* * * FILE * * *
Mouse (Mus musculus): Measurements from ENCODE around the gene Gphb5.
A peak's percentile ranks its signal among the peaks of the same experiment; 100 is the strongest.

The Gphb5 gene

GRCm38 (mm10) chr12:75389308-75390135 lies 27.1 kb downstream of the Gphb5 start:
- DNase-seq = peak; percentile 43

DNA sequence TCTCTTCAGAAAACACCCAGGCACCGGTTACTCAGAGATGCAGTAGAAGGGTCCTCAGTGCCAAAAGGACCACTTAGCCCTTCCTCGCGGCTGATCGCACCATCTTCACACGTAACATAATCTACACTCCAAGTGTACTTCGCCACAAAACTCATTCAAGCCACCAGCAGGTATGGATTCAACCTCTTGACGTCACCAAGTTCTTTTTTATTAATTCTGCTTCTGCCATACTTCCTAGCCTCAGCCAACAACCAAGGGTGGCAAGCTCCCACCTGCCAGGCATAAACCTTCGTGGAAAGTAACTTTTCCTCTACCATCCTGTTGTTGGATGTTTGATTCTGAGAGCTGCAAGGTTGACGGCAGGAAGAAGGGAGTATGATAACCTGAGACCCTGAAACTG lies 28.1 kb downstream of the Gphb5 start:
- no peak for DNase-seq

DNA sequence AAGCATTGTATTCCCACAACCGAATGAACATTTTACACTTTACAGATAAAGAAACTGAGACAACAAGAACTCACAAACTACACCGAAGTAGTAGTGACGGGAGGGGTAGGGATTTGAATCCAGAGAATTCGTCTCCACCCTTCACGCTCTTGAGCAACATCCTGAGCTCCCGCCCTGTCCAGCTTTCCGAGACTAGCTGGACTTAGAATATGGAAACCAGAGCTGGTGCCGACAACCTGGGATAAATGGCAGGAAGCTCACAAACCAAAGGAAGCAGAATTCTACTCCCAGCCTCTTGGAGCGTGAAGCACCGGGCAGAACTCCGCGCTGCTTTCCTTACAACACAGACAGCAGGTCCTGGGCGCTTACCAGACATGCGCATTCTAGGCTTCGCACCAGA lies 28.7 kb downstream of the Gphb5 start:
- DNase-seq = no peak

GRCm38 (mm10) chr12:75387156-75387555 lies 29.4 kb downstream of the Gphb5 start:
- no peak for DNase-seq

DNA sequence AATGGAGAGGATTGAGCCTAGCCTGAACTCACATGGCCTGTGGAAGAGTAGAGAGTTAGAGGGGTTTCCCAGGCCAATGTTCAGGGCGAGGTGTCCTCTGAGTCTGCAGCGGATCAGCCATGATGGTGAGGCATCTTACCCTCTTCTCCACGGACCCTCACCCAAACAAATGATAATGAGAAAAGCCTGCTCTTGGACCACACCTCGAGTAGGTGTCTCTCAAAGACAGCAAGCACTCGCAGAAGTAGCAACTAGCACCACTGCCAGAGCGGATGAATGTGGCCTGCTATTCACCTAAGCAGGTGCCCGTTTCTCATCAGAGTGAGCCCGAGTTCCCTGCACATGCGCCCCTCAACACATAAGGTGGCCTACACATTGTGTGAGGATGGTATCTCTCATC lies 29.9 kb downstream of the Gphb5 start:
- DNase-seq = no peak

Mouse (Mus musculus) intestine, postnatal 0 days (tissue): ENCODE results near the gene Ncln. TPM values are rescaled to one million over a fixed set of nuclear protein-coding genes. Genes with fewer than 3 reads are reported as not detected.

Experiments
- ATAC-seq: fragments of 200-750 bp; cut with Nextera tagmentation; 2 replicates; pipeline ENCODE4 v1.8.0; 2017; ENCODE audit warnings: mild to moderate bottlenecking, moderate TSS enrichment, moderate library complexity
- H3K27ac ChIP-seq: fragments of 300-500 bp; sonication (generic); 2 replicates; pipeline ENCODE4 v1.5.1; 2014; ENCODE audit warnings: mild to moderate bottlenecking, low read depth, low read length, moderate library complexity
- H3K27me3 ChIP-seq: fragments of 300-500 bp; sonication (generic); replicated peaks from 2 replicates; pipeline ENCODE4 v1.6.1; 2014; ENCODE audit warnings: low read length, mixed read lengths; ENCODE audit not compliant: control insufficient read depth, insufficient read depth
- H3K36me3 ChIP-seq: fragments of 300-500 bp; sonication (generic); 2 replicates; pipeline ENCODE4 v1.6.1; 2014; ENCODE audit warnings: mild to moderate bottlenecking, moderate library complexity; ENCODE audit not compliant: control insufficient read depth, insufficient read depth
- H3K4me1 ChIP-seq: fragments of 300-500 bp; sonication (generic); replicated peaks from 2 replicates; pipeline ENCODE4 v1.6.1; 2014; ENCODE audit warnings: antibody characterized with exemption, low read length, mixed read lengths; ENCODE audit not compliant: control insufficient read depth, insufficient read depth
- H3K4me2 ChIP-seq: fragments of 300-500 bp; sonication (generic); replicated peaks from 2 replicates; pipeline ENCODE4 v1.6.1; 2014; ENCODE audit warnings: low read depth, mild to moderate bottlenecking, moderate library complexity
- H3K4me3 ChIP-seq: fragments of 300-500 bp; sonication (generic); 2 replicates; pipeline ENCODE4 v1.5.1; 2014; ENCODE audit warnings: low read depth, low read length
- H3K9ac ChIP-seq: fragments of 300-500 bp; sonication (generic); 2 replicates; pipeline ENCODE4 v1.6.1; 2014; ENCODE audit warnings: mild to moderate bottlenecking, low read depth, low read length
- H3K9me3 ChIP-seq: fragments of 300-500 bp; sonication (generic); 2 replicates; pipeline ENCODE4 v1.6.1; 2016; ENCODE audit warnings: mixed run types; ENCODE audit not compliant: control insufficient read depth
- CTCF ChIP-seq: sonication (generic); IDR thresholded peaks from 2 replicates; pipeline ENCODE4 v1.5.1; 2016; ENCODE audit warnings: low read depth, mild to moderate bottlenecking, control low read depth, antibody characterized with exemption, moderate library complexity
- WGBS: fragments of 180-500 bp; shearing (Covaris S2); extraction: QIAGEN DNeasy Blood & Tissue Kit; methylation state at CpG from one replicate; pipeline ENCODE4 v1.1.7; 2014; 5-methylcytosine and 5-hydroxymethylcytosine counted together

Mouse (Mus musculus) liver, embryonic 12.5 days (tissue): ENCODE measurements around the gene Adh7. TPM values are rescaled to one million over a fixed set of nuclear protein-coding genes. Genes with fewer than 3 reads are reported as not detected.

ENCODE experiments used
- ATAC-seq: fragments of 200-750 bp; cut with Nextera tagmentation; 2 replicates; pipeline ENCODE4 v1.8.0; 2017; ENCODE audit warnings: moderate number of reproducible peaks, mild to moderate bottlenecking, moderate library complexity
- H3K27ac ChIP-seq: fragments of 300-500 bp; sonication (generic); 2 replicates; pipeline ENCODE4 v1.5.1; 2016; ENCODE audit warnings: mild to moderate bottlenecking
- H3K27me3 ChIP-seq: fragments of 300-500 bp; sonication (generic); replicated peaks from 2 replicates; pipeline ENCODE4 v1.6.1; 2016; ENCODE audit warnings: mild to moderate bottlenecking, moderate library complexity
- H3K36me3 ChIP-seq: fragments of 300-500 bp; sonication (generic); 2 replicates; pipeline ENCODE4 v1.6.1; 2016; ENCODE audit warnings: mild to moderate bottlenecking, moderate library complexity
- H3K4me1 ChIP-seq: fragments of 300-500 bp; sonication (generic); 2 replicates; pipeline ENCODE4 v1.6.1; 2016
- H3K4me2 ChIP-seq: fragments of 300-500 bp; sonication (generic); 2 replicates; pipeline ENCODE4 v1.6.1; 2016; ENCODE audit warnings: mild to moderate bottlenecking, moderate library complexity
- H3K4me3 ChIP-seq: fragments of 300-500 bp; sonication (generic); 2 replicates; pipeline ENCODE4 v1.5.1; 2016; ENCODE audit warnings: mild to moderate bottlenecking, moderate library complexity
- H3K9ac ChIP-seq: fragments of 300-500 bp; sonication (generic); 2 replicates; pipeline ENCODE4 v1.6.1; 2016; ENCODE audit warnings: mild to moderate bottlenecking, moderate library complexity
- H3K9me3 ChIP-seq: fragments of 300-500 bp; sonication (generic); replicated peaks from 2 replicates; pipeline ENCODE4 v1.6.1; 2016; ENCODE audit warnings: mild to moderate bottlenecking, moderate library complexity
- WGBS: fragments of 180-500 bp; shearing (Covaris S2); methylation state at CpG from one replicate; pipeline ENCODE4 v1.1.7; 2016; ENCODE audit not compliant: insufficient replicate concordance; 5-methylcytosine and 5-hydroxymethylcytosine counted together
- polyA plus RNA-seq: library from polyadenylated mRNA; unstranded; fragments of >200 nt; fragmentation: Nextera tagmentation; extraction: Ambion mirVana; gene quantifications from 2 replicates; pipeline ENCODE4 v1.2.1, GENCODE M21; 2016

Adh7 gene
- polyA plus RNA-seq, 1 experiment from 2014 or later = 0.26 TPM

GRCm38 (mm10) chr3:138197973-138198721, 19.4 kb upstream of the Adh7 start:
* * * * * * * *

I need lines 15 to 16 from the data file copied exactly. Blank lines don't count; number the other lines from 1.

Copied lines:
Experiments
- ATAC-seq: fragments of 200-750 bp; cut with Nextera tagmentation; 2 replicates; pipeline ENCODE4 v1.8.0; 2017; ENCODE audit warnings: mild to moderate bottlenecking, moderate TSS enrichment, moderate library complexity